It is sad to see such scurrilous and needlessly caustic responses to this article which was to all intents and purposes a non-starter. So he is on probation. How does that pertain to this tragedy? So he is staying in a Hotel. His house just burned down, he has to stay somewhere with his family. I don't know him and I do think he has some responsibility for this very unfortunate situation. At the same time he is a victim too and deserves to be given some space at this point for that reason alone. Beyond this, the fact that local politicians are using this as grist for the mill in their attempts to position themselves for future advancement represents the worst kind of opportunism. The Bay area is a very difficult place for artists and musicians these days. If it wasn't for their creative abilities and their application thereof to the problem of housing and so on we would see their exodus. Their contribution (generally poorly compensated) constitutes one of the primary reasons that the Bay area has the elevated and progressive culture that we all enjoy as residents. The inevitable over-reaction to this tragedy from a crackdown standpoint is unfortunate and represents a loss of macro perspective overall. Warehouses are the traditional home of counter-culture in the East Bay. I have been to hundreds of events in similar spaces. There must a hundred events like this going on every weekend in Oakland alone. Scale this across the Country and the probability that a tragedy like this is going to unfold is inevitable. It is a numbers game. I lost a couple of friends in this fire for the record. I see the need for a practical approach to implementing safety measures in such instances. It is important to recognizing that people are living in warehouses, legal or not. If this is the case let's make the owners of such spaces responsible for at least the minimal improvements necessary to make a big difference. Things like sprinklers and fire escapes do not constitute a massive expense. But a hardcore crackdown on semi-residential warehouses across the board would be an additional blow to the artistic community which is already reeling from the loss at hand.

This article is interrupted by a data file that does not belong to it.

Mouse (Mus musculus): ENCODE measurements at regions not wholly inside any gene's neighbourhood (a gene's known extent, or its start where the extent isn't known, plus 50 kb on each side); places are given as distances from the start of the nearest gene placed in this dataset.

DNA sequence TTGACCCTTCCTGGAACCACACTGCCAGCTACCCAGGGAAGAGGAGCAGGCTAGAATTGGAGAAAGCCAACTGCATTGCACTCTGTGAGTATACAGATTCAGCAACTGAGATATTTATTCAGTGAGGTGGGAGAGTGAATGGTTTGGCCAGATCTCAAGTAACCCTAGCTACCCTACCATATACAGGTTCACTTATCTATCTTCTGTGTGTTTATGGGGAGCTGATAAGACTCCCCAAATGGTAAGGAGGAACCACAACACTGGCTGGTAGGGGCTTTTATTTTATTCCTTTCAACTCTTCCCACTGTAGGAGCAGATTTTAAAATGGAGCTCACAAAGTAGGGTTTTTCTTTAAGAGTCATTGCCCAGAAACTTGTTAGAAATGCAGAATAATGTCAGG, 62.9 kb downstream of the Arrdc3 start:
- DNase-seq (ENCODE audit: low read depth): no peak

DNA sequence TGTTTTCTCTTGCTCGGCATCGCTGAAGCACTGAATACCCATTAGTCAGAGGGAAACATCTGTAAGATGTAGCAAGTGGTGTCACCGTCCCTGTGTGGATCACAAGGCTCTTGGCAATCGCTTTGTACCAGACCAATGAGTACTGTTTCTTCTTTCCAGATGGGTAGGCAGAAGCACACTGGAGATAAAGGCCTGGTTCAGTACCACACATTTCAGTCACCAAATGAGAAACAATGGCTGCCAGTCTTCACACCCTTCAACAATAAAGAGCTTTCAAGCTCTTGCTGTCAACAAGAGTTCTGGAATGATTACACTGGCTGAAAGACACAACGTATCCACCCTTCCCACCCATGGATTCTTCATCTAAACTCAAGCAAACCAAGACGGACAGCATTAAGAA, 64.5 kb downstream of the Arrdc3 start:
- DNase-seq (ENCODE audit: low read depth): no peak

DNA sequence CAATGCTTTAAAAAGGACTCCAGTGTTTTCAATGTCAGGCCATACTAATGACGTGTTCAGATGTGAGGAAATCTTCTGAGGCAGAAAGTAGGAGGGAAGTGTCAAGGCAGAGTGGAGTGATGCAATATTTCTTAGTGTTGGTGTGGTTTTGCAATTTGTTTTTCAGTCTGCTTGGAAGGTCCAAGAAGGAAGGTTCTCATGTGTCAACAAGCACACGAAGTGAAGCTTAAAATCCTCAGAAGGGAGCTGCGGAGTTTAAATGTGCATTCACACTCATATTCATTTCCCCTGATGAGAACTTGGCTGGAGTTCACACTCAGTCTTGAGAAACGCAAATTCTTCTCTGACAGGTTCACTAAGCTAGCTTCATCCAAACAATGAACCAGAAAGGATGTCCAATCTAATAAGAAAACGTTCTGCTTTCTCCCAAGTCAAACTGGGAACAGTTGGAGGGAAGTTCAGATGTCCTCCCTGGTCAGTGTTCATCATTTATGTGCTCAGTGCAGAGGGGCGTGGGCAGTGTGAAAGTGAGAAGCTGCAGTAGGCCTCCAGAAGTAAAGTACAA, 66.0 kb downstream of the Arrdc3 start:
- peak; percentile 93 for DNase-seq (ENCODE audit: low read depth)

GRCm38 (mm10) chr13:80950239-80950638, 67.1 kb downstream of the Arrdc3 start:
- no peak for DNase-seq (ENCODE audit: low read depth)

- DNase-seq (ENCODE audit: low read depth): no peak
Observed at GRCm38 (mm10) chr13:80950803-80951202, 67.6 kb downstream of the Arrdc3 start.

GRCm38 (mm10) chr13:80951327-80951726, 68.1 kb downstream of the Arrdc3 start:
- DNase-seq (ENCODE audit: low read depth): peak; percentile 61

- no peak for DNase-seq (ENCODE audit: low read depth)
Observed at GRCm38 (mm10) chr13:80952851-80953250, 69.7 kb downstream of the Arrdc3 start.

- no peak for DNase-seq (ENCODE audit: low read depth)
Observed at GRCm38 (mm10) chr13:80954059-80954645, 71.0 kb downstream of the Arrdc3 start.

The Mayor and the head of Code Enforcement need to step down and be criminally sued themselves. All of the above reported points to a City out of control for years. The reporting is unfortunately necessary - 36 people were killed in the most horrific way - a full picture needs to be painted pixel by pixel of why they died and who is responsible, or it will keep happening. The mayor, FD, PD, CE all knew these dangerous underground artist complexes were rampant, and needed to have addressed the problem as community leaders. They obviously can't find their way out of a paper bag, much less come up with win-win solutions.